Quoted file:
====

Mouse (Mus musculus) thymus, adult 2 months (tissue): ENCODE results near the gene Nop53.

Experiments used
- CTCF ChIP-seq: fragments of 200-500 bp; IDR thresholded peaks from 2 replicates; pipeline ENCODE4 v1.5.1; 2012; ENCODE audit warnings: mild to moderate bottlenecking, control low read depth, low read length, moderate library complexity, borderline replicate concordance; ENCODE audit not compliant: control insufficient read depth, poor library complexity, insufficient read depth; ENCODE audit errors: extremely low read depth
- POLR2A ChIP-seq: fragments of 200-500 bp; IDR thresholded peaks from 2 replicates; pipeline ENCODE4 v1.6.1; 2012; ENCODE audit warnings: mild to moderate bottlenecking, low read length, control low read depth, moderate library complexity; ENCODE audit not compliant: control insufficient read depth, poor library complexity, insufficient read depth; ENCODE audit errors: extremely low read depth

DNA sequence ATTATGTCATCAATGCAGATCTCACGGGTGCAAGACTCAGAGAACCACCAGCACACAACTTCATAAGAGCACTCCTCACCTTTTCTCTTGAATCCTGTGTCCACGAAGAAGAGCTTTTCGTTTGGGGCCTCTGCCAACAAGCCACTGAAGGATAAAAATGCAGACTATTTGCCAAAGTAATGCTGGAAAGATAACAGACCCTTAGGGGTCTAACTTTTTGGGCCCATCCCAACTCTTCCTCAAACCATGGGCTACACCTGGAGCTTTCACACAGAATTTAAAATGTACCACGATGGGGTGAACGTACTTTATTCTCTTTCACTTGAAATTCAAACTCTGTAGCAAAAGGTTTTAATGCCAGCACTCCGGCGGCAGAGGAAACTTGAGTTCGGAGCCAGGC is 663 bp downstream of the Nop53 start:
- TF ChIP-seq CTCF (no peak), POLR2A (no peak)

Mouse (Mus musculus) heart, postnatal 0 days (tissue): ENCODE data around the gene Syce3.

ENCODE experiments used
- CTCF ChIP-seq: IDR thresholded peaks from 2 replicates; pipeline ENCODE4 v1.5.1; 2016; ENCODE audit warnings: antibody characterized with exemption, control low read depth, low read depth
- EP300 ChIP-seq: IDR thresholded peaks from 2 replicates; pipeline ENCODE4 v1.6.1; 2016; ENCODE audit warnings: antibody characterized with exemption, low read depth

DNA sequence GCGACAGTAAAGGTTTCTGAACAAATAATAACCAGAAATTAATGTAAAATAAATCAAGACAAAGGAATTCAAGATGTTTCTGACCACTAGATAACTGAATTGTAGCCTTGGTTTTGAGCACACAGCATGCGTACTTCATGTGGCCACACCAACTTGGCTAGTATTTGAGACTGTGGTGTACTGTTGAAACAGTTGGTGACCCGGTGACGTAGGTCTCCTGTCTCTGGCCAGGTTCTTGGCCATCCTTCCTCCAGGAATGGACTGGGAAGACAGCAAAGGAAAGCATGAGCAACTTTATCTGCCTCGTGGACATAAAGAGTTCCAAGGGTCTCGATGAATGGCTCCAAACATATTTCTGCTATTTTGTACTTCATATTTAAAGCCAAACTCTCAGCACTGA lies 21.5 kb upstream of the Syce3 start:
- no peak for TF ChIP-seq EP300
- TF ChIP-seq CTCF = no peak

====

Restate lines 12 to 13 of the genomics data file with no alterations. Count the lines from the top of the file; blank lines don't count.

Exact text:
- no peak for TF ChIP-seq EP300
- TF ChIP-seq CTCF = no peak